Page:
It’s been a tough year for many women. The pandemic exposed how much support working women can use–and how shockingly little most receive. COVID-19 has sparked a “she-cession,” driving nearly three-million women out of the labor force. And roughly one in four are considering quitting or downshifting. Even those dedicated to staying at work are paying the price. A new Stanford University study found that endless Zoom calls amplify longstanding gender dynamics and drive fatigue and exhaustion for women.
This situation has led to Prophet renewing its commitment to elevating women’s voices and finding new ways to build allyship with our colleagues, clients and communities. And we have reexamined what it means to support women at the firm.
Prophet Initiatives to Better Support Women
Over the past year, we’ve made several moves to provide better support to the women of Prophet. From fueling open discussions about the pandemic and social unrest to welcoming honesty and vulnerability – we’re creating a workplace that women can feel supported while reckoning with the emotional intensity of these events. Ways we’ve advanced our cause in the past year include:
Finding Flexible Forums
For decades, women have struggled to elevate their voices in large meetings. Video calls can make being heard even more difficult as it is hard to read body language and easy for users to get lost in the sea of squares. We’ve acknowledged this reality and have encouraged teams to take “pauses,” moments for women to speak, weigh-in, and have their voices heard.
We’ve established new virtual forums. Our weekly firm-wide “Pulse calls” bring our global community together, while smaller breakouts allow the space for everyone to share and contribute their thoughts. We’ve introduced one-on-one meetings through our Women in Leadership Mentorship network and small-group sessions to discuss and share around specific events, such as the recent targeted murders of Asian women in Atlanta.
Building Better Boundaries
Workplace disruption related to COVID-19 has created a burnout problem. A CNBC survey found that 65% of women believe work stress has worsened and more than half feel burned out. Lean In’s research shows women feel this exhaustion at up to twice the level as men.
As remote work blurs the lines between our professional and personal worlds, Prophet’s leadership team has tried to help build boundaries between the two. These are some of the ways we’ve offered support:
- For the last several months, Prophet’s offices have closed on the last Friday of the month to provide employees with a dedicated time to rest, recharge and take a break – without having to return to a full inbox of items to respond to.
- We’ve offered benefits that provide meaningful relief to parents, including a dependent care assistance program for households with children ages 0-13.
- We’re improving parenting-specific policies, including offering more paid leave for parents.
- And we’ve invited health and wellness experts to speak to our people on topics from setting boundaries to managing the challenges of remote education.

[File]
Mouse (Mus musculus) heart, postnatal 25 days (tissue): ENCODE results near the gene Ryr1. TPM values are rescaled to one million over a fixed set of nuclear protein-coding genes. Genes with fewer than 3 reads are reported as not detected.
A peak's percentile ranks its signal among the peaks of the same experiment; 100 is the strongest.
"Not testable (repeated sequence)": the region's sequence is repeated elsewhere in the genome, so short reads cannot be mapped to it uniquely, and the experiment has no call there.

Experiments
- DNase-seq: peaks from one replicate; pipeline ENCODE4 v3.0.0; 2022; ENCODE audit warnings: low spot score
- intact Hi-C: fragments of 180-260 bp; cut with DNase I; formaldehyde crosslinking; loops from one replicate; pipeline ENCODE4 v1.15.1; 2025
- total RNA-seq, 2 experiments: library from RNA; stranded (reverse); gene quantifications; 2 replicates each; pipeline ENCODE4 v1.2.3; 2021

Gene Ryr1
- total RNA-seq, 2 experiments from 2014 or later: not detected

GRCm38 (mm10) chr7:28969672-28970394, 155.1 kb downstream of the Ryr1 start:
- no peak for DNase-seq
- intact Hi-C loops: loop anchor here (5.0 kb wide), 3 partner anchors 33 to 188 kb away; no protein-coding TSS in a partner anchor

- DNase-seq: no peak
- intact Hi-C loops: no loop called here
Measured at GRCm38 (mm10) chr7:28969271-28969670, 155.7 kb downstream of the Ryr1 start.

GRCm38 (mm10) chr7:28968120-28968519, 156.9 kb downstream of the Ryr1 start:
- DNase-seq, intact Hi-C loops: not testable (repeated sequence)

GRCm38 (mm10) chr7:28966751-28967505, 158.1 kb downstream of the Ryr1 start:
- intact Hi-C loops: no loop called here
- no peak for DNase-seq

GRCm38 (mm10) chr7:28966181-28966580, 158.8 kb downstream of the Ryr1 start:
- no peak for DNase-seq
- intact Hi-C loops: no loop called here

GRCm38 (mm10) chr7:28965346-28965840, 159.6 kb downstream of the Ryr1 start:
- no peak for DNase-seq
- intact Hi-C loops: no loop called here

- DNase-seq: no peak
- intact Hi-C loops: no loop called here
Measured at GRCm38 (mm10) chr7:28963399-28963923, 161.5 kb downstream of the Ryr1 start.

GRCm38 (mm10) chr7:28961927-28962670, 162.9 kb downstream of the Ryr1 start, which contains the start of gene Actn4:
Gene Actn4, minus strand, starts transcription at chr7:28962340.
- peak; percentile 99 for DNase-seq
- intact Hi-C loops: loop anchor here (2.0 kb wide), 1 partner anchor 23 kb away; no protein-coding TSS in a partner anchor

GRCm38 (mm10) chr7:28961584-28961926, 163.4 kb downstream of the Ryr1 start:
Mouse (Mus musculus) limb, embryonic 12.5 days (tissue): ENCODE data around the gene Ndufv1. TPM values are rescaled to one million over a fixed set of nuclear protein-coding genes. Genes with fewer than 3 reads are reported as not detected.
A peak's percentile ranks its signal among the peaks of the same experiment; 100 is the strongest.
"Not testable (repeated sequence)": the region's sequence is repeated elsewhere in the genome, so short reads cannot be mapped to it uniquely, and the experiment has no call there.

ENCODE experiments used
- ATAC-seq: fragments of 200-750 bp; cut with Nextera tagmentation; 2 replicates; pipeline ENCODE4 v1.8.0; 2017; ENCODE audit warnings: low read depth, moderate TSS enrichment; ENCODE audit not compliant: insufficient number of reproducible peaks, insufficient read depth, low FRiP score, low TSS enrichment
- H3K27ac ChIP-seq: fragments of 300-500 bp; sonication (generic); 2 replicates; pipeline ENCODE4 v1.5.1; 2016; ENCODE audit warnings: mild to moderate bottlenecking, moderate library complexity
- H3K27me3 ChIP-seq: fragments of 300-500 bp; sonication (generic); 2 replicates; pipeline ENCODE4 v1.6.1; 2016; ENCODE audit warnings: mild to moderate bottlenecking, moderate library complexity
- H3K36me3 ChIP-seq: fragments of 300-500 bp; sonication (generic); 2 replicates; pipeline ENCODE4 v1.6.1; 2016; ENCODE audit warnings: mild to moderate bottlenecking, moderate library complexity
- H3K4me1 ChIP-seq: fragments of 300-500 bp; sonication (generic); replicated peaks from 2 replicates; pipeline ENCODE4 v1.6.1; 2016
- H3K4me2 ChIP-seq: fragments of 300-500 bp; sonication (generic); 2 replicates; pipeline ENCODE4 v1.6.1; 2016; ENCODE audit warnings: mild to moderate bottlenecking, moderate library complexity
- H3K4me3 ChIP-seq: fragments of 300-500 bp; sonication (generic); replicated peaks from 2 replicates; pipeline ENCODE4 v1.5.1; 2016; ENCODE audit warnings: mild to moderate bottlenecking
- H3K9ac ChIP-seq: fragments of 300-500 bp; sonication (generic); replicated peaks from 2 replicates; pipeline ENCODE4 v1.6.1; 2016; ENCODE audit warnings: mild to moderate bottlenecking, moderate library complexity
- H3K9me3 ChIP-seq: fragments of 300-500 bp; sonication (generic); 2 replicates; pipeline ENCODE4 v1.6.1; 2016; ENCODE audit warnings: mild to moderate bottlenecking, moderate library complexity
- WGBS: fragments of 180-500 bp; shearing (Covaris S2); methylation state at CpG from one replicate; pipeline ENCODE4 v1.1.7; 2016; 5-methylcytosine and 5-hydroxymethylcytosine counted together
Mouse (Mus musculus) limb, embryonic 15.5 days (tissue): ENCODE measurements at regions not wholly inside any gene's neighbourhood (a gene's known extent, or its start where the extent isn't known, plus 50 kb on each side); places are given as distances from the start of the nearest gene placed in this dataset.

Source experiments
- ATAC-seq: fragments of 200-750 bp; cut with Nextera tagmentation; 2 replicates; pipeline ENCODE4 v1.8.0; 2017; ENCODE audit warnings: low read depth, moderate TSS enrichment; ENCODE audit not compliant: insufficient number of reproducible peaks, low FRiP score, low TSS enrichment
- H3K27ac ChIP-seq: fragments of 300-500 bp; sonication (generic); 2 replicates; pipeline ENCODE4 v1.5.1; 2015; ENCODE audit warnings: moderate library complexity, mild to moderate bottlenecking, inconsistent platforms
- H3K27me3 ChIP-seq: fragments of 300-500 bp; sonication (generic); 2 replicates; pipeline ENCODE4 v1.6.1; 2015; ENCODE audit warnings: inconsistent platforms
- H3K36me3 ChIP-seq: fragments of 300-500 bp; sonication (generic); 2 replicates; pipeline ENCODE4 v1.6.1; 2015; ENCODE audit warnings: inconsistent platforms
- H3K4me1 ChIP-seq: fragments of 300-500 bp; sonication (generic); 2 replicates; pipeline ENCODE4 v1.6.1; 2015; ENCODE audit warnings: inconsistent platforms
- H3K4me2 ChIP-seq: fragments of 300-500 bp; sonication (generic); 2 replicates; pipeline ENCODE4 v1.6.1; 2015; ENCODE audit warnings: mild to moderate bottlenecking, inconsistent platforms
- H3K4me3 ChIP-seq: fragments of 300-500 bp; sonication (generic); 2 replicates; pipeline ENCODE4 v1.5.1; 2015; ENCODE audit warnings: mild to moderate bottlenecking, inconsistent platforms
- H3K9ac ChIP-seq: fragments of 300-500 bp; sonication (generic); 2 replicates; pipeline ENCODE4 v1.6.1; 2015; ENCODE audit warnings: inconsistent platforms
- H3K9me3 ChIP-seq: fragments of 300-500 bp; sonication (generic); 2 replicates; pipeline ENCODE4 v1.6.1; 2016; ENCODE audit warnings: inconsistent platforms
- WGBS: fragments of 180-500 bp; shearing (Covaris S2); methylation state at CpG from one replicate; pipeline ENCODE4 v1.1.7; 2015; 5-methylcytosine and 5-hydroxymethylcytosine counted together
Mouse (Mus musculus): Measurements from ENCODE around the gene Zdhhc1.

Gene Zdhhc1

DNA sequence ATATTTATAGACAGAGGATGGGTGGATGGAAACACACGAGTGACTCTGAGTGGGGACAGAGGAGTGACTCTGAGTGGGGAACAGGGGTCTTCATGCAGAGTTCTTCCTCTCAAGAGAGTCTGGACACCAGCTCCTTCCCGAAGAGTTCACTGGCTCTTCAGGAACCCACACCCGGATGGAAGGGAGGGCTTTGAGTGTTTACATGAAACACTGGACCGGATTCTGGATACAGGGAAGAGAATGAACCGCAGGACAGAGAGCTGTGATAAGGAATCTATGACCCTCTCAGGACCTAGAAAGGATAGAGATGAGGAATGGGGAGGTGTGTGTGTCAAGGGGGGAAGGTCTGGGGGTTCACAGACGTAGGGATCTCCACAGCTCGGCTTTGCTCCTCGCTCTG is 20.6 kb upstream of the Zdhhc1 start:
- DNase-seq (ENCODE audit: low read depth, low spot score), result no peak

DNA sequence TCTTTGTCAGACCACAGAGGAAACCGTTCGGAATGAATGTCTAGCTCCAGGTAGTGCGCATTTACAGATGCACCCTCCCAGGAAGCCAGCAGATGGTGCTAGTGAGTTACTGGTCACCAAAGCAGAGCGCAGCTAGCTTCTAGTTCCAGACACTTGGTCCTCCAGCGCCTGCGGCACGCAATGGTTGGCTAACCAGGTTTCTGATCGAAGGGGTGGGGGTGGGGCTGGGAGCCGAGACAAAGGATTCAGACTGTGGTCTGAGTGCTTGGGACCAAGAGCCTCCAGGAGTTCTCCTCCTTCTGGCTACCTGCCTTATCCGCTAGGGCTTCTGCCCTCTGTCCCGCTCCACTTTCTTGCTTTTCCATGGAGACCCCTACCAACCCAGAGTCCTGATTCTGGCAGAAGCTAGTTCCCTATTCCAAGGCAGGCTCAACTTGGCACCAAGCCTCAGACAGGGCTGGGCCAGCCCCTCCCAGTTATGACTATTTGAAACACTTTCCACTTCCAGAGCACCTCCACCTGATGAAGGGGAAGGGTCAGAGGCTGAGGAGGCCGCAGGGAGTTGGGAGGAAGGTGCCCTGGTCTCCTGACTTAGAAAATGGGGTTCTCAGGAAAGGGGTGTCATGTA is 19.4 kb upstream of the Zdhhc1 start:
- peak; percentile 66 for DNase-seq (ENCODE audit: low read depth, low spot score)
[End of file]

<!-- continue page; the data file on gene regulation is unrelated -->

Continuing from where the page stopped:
Unleashing Shared Passions
Despite spending the year physically apart, we’ve seen a surge in community building. Propheteers have demonstrated their care for listening, learning, and taking action through their participation as a member or ally to the firm’s employee resource groups like Women in Leadership, Pride at Prophet, Black@Prophet and Latinos at Prophet.
These groups have allowed our people to speak up and share what’s on their minds (both personally and professionally), educate peers on topics of passion, and reflect on recent events in the news. And these communities have created opportunities for associates at all levels to take on leadership roles and elevate their voices.
Some of these topics and discussions can be heavy, so we’ve looked for ways to brighten our days too. We started our first-ever Music League, which connects Propheteers through a shared passion for music, specifically the tracks that celebrate the different identities that make up our firm. For example, over Black History Month in February and Women’s History Month in March, Propheteers around the world submitted their favorite songs to playlists like “All the Singing Ladies,” “Motown Classics,” “Songs from Women (Or About Women) Who Shaped Our World,” which highlighted female artists who’ve made a substantial impact on the music industry.
Every woman is different, and no singular initiative will fit the needs of all female team members. We’ve learned this year that nuance is important. Each facet of our identities–race, class, education, religion, sexuality and parenthood–impacts how we show up for one another. More than ever, we need to acknowledge that.
While we know we have more work to do, we are proud of these steps we’ve taken toward a more equitable Prophet. We will continue to find more ways to elevate women’s voices and serve as true allies. We’re elevating women’s voices. We’re listening to what they have to say. We’re pushing back against broad-stroke assumptions. And we’re finding new ways to support one another in challenging times.